Here's how he (or his ghost writer) must write a book: - gather lots of acronyms. - assemble many scary facts about how our enemies can hurt us. - get lists of darned huge guns and warships - list out almost-all-male character "types" and assign them to a team - big jawed beefs are 'Murican, skinny little drunks go on the other team. Have two or three people that could go on either team for tension. - push the first domino and watch them react in present time to each crisis. And the Ryans always win.
I have only headline-knowledge about China vs. Taiwan and a fairly good (but outdated) understanding of computer security, so I won't give my opinions about these subjects. However, I do know a lot about being a woman and once again Tom Clancy proves his ignorance about us. He gives us several chapters about how Jr's girlfriend is easily compromised into putting tracking software on Jr's phone. She is a CIA agent with an excellent working relationship to her powerful boss. I doubt someone so psychologically weak would be hired by the CIA. Look to "Covert Affairs" for some female agents who can manage the bad guys without breaking a nail. Annie would be in Joan's office figuring out how to take out the agents trying to turn her within the same afternoon.
The second female character flaw is with the wife of the 65-year-old Clark who just retired because his injured hand can no longer pull a trigger. Chapters about how he will do physical therapy, learn to shoot left handed, and how he was giving up his life-long (only) career and daily contact with friends to live on a FARM with his family. As a long time wife of a spy, would you let him go practice shooting alone, feeling obviously depressed? Heck no. She'd know she was about to become a widow and demand he go with someone or lock up the weapons.
So the book is your basic rollicking romp. All loose ends sewn up tidy. 'Murica continues baking apple pies and playing football (in this case baseball).
I'm collecting one or two history books per country / empire to fill in the large gaps in my knowledge. This book is fabulous for linking the late mid...moreI'm collecting one or two history books per country / empire to fill in the large gaps in my knowledge. This book is fabulous for linking the late middle ages to the Mongols to current events. Each chapter outlines the major players and forces, great for setting up the context in further study.
It highlights the major themes of why Russia's "soul" is quite different from other European empires: 500 years of Mongol rule, the lack of a native Renaissance, serfdom, etc.
Mercifully, the major horrors of war are briefly noted, not wallowed in.
The author's clear writing makes it easy to read, or to use as a reference.(less)
Neither an "Austen" book, nor a "James" book. Not terrible, but I had higher expectations for it.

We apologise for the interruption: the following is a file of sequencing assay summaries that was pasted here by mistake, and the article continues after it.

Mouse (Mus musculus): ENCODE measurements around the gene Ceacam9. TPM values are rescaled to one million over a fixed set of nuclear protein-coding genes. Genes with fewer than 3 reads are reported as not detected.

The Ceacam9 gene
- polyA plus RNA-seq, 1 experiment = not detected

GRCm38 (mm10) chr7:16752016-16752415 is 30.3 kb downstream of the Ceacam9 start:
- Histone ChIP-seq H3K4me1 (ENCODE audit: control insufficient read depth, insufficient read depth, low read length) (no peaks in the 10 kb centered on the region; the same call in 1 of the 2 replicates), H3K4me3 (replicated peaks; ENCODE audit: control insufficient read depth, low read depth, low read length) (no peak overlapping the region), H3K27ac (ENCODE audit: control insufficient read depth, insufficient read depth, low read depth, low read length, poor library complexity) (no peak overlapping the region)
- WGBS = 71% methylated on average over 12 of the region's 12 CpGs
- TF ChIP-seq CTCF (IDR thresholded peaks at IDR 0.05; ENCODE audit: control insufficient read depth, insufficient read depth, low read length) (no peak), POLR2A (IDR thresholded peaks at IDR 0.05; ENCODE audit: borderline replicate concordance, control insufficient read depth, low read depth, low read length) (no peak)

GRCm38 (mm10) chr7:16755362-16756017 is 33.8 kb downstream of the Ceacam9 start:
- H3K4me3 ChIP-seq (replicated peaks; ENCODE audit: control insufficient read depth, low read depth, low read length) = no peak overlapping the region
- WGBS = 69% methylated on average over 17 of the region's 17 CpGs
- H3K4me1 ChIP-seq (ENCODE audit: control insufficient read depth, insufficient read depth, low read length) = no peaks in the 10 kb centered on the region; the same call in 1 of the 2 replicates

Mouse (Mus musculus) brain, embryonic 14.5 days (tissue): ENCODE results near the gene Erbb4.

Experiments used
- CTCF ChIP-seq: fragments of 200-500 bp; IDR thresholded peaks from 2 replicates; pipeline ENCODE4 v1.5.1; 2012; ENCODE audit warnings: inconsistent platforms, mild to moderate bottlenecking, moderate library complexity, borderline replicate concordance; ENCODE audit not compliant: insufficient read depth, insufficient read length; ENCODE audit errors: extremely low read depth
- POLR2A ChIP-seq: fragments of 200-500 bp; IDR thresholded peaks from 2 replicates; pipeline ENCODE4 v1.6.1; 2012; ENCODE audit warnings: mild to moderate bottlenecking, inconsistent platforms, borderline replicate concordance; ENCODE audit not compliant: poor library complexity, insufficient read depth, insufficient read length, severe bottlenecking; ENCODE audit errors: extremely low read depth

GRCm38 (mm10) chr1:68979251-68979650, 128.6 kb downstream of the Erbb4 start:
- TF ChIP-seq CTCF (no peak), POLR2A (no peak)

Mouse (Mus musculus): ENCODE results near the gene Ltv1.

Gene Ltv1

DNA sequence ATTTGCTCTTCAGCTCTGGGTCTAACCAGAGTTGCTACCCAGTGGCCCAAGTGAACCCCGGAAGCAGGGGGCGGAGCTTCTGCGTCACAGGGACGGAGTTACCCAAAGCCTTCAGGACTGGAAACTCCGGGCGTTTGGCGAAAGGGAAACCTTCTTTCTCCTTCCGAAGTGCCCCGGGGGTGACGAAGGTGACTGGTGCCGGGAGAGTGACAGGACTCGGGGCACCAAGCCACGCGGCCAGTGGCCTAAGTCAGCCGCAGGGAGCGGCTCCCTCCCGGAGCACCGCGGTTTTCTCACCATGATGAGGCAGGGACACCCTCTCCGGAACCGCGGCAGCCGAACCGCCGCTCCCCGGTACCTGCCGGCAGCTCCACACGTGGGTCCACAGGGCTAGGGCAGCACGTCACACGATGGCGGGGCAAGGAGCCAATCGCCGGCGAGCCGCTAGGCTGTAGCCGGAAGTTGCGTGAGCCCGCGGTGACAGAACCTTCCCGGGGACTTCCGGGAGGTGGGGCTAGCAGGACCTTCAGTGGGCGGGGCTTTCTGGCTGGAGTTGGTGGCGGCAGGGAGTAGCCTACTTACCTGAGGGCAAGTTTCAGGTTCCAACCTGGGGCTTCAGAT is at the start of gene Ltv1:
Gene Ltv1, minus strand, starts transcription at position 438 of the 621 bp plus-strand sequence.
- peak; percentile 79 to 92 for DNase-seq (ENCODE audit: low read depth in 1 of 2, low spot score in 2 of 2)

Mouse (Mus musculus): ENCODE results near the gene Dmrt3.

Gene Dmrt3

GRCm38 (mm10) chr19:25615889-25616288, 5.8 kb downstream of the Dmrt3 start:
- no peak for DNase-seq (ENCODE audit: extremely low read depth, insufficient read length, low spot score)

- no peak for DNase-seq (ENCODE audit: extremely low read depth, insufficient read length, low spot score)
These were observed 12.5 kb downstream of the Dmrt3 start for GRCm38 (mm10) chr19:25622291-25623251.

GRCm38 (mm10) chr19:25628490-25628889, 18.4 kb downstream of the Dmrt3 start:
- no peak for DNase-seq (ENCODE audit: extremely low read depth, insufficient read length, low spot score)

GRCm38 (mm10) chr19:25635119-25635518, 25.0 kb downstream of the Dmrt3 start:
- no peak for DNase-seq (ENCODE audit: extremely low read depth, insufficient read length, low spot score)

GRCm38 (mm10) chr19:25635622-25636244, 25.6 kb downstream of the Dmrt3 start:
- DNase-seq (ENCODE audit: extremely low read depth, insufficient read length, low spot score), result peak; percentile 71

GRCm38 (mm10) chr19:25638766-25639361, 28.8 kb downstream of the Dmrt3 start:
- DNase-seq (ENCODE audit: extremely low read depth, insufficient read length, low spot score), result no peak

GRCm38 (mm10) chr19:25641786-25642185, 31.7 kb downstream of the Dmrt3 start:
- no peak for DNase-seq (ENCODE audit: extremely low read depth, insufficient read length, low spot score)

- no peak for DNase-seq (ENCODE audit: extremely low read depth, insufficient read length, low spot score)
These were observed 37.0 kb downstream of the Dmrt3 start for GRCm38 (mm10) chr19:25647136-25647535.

1) No letters, just frantic posts. P & P is part...moreNeither an "Austen" book, nor a "James" book. Not terrible, but I had higher expectations for it.
1) No letters, just frantic posts. P & P is part epistolary novel - critical parts of the book are explained in letters sent between the main characters. The letters expose their deepest and most secret thoughts, and they are meditated on between Elizabeth and Jane. This story takes place over several months, yet there is no reflection or deep thoughts, only manic running around.
2) Men have deep thoughts they keep to themselves. Most of P & P concern the deep thoughts of Elizabeth and Jane, and their reactions to other's deep thoughts. "Death" pushes the sisters to the corner, I feel (could be wrong?) and they really are things to be concerned about (comfort and safety) rather than actually part of the story.
A real Austen mystery would be a kitchen poisoning where the murderer was a woman, concerned about woman's issues (ok, perhaps the same cause as James' mystery here), and Jane and Elizabeth would do things other than fuss about each other's contentment in their respective marriage. Austen's novels have at least one really smart woman who can really listen. And so do James' latter stories. This novel has none.
This story was just obvious. Hands where I can see 'em - how many people figured out the murderer in the first 30 pages?(less)
Read this for the snappy writing style as well as a great overview of ancient Greek and Roman life.
Writing teachers encourage students to create a "vo...moreRead this for the snappy writing style as well as a great overview of ancient Greek and Roman life.
Writing teachers encourage students to create a "voice", and Haynes is a great example of feeling like you are having a clever chat over coffee with a friend, discussing the Arts or other contemporary subjects. She teaches enough about ancient history so even if the reader is only passingly familiar with the subject, the author's opinions still make sense.(less)